It initially felt like I lost this game before we started, when my opponent put his primary objective on the top level of the huge building. I had chosen to be Villain so I could make the primary condition more difficult for my opponent by placing my objective in the centre of the board; I had however completely ignored the possibility of putting an objective up high. Some rules were hammered out with assistance from the tournament organiser for getting up there without flight. Despite that, my primary seemed unachievable, and I started looking for other ways to win.
I placed my Corsairs centrally to protect my primary objective as best I could. I poised Harker to perform a Booty Raid on my opponent’s nearest objective. The Rustbucket started in a corner to draw a better line of fire against the Black Diamond minion squads. I positioned Iron Chef to try and pull my opponent’s primary objective down, but I got confused about his abilities; those were melee abilities, so they weren’t going to be much use from down on the ground.
The Bloodbath Begins
With no particular plan other than trying to get my faction condition as soon as possible, I expected this to be over quickly. Having suffered due to Black Diamond firepower in Game 1, I didn’t expect to fare much better now. In fact, my Corsair’s damage prevention meant they resisted the attacks well– a definite improvement in V1.5.
The mistake I made was not focusing my fire as much as possible across the open courtyard. The Rustbucket shot at Magnus, who healed up thanks to placeholder cards. Meanwhile, the Diamond Corps and Black Dragons took some hits from the Corsairs and Harker but not enough to take them quickly out.
With destroying enemy units being the criteria for completing the secondary condition, that was a more serious mistake. The Iron Chef didn’t know whether he was coming or going due to my misreading of his card; he was gunned down first. The Corsairs then started taking casualties from Sophia and her Black Dragons. Harker started to look a bit more impressive as he got into melee with the Dragons, but it was too little, too late. The Corsairs were finished off next; their destruction, and the resulting secondary condition achieved, was another win for Black Diamond.
Looking back, that final game had some valuable lessons to be learned. Ignoring the obvious – always take at least one flying unit – that is. Firstly, I blindly followed my standard thought process for that victory condition (i.e. Heist as primary condition means a central position for the primary objective is good); I didn’t really look at the table and consider the possibilities. I’m not going to be too hard on myself for that, because I don’t have the most tactical mind and might easily have missed that anyway. However, I then allowed that to throw my entire focus out the window. Neither of us achieved our primary condition, so it didn’t really matter that mine was pretty impossible. Had I focused better on the secondary condition and causing some casualties, the result might have been different. Or less one-sided, at least.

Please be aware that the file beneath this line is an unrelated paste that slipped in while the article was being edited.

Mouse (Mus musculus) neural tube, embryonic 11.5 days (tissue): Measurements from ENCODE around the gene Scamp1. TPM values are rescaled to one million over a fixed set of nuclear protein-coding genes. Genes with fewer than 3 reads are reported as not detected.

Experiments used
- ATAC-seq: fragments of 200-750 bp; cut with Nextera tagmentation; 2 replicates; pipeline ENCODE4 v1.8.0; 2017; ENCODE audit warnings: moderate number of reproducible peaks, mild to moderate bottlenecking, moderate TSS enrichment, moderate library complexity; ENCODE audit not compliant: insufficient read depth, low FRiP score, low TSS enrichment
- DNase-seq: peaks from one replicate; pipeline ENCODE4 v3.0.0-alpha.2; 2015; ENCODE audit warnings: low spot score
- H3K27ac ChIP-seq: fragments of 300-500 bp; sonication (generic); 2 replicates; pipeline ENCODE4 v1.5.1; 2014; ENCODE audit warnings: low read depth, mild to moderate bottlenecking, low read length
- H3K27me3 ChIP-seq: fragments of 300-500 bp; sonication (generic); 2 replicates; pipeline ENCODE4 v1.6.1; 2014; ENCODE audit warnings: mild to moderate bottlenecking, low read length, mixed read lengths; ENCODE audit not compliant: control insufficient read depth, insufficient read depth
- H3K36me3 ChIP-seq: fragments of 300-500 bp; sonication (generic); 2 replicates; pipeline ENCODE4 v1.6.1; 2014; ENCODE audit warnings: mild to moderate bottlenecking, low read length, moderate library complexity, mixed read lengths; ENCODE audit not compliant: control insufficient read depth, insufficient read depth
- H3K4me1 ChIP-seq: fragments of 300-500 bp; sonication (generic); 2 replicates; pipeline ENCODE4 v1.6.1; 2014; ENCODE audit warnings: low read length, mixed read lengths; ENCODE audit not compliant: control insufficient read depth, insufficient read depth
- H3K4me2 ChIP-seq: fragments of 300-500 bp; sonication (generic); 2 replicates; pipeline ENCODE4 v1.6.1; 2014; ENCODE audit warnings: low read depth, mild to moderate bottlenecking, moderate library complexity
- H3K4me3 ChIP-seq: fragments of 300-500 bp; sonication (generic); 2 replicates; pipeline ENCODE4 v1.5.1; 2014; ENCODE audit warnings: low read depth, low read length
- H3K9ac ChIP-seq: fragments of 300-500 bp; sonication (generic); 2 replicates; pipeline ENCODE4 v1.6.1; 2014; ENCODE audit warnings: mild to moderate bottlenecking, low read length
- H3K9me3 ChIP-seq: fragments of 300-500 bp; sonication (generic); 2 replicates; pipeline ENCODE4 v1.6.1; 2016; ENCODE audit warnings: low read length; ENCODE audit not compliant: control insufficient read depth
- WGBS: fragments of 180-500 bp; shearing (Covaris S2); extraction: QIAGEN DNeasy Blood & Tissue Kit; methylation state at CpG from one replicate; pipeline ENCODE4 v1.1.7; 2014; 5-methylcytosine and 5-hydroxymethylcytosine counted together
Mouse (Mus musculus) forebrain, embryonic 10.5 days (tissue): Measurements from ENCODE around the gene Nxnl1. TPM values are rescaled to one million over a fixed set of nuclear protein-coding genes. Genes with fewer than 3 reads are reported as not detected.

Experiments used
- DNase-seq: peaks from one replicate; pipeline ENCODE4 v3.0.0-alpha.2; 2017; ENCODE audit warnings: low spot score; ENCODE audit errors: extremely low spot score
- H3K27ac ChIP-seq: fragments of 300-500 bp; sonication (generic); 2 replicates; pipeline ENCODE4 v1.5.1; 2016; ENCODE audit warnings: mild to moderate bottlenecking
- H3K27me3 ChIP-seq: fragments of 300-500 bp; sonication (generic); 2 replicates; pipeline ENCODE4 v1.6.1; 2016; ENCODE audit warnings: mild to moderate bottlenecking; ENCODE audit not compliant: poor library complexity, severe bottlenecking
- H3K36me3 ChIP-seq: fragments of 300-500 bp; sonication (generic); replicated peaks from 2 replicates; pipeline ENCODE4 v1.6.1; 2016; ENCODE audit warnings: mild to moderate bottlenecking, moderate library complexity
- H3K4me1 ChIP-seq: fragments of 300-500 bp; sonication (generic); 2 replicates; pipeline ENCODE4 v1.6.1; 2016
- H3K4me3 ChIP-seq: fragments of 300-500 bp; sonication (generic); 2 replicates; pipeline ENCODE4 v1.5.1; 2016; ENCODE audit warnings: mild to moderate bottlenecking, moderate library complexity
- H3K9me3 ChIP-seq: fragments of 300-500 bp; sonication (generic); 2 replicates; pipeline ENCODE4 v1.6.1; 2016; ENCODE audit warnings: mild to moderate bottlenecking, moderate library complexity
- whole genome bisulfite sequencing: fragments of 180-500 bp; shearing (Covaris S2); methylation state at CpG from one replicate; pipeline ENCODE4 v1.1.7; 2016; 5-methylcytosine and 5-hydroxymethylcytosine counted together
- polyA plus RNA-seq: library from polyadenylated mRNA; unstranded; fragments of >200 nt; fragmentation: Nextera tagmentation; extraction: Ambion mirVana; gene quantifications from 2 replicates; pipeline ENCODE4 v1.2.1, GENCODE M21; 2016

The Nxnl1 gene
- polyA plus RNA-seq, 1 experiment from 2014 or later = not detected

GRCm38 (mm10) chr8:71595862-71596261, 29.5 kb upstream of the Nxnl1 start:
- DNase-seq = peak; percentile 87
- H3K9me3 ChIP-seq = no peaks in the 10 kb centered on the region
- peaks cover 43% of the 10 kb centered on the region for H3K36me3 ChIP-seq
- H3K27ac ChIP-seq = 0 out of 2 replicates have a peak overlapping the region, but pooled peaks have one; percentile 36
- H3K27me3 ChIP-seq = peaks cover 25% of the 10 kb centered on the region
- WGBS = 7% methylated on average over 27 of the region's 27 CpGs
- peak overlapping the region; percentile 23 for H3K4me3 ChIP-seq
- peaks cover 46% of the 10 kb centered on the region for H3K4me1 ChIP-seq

I was quite happy to come third out of four, given the cadre I took and the mistakes I made. If there’s one thing I love about Relic Knights tournaments, it’s that the last place typically gets the most valuable prize – a battle box – whereas winners tend to get first pick of available blister packs. Everyone gets some sort of miniature, as well as a patch. Winning isn’t as important as taking part, after all. I was happy that Shiny Games could support the tournament by providing some of the prizes, and we threw in Candy and Cola play mats for everyone too.
So, that was Knights of Vapnartak for another year. I hope that we’re back for 2018 and it would be great to see more players, both new and veteran, in attendance.